looking at some 12 or 16 100 Mbit port + 1 or 2Gbit port Cisco (Catalyst
3500? don't remember right now), because it cooperates best with the rest
of the inhouse network. Any experience here, be it good or bad?

>-- End of excerpt from Pekka Pietikainen


On Jan 11, 10:23am, Stephen Bailey wrote:
> Subject: Re: Mixed mode
>
> It sounds like you are talking about a 1 Gb source and 100 Mb sinks.
> In this case, you must be careful that you bound the ST block sizes
> for your ST Write sequences so you don't overwhelm the available
> elasticity buffering in your network infrastructure.

Actually, it's the other way around, see above. My fault for not being
clear the first time.

> Put another way, if you try to send from 1 Gb source to 10 100 Mb
> sinks, and you burst (your ST block size) 4 MB at a time, and your
> switch can only absorb 1 MB, you will almost certainly end up with
> almost 3 MB worth of data thrown on the floor.  ST will retry, but it
> will fail each and every time because it's retry granularity is an ST
> block.

Hm, I guess I can have that problem in my case, too.

> Put another way, ST doesn't do adaptive congestion avoidance.
>
> You can solve this problem by tuning down your block sizes, but
> smaller blocks means higher CPU overhead, and this still only works
> well if the network is known to be operating in a steady state
> (quiescent is nice).  If there is an increase in traffic flow to one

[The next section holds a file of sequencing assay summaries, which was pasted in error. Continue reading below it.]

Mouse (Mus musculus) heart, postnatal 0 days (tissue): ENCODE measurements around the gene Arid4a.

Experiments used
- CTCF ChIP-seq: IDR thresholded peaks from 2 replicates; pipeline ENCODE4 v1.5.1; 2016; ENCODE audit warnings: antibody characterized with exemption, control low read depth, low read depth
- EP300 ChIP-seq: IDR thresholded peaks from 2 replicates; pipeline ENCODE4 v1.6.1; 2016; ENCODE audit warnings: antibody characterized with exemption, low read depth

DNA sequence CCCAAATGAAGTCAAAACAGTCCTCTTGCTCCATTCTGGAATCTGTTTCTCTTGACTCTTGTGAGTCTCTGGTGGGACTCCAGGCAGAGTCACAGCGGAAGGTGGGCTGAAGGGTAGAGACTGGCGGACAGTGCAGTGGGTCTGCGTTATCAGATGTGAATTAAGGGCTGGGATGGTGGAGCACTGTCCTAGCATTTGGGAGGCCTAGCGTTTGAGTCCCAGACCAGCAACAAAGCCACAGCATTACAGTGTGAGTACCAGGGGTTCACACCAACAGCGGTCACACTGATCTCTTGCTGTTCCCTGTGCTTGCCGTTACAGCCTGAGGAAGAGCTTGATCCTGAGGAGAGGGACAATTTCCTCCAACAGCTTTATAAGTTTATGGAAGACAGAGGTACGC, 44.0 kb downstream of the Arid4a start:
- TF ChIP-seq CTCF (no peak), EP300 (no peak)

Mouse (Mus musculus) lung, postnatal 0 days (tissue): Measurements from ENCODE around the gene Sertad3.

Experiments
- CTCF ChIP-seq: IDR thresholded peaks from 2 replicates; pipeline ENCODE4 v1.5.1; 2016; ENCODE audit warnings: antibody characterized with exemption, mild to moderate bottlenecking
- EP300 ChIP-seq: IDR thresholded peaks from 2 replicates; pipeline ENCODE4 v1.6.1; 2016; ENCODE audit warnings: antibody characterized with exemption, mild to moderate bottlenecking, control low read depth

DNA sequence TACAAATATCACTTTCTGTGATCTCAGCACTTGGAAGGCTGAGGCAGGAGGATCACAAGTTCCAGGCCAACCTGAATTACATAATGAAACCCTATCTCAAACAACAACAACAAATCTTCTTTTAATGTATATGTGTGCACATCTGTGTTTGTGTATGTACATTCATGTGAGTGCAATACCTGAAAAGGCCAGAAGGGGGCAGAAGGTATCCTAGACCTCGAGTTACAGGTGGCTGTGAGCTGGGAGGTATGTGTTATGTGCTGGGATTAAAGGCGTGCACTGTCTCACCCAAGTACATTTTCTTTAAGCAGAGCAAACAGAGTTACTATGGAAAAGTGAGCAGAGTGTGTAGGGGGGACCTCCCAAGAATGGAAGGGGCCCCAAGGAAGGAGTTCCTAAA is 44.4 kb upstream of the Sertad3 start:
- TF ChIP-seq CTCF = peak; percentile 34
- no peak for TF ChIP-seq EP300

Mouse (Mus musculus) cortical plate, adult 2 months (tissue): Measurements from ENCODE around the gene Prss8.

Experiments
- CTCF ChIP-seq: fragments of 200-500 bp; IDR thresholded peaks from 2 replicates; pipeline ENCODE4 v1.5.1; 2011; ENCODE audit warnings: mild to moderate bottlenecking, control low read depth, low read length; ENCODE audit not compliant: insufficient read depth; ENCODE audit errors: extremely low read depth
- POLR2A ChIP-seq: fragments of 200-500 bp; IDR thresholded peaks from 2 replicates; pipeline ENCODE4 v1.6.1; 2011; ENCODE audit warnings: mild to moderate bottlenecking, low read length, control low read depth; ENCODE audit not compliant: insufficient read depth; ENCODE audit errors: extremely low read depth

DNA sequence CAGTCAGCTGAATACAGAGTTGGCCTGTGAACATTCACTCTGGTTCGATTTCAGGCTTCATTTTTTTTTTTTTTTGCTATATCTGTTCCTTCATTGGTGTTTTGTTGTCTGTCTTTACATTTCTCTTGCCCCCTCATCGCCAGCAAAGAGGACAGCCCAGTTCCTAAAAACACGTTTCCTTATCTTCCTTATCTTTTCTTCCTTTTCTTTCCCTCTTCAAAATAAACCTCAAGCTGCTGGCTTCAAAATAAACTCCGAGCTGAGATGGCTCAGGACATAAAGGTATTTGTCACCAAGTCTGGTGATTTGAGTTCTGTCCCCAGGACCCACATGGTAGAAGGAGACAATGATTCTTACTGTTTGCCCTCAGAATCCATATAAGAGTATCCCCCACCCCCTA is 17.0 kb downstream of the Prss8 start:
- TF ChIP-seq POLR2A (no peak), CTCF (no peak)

> of the 100 Mb hosts, you'll end up losing again.

As the network is dedicated that's ok. And as I write all the software
myself I can do some traffic shaping to prevent all the clients from
sending at the same time, but I'd prefer not having to do that.

> In this case, you will have to use an ST block size of ~100 KB ( * 10
> = 1MB).  To hide latency on a per flow basis, you might also want to
> have two outstanding CTSs, in which case you're talking about 50 KB
> blocks.
>
> The 10 * 100 Mb sources to 1 Gb sink works better, for the obvious
> reason.  In general, STP only works unconditionally well with equally
> sized source and sink pipes and a non-blocking fabric.

Ok, that sounds better, as that's what I have.

> Still, for all this, if you can get your traffic balanced right, STP
> will probably be two decimal orders of magnitude more efficient than
> TCP.  This doesn't matter for the 100 Mb hosts, but it's very
> significant for the 1 Gb host.
>
>-- End of excerpt from Stephen Bailey

This sounds very good. The Gbit host doesn't have to do a lot of work on
the data, but at the data rates I'd like to get every little bit counts.

So it looks like it can actually work nicely using STP. Now I need to kick
my boss to actually buy all the stuff...

Thanks for your help

        Dirk



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-- Dirk Reiners             reiners@xxxxxxxxxx, Dirk.Reiners@xxxxxxx 
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-- Truth is stranger than fiction because fiction has to make sense.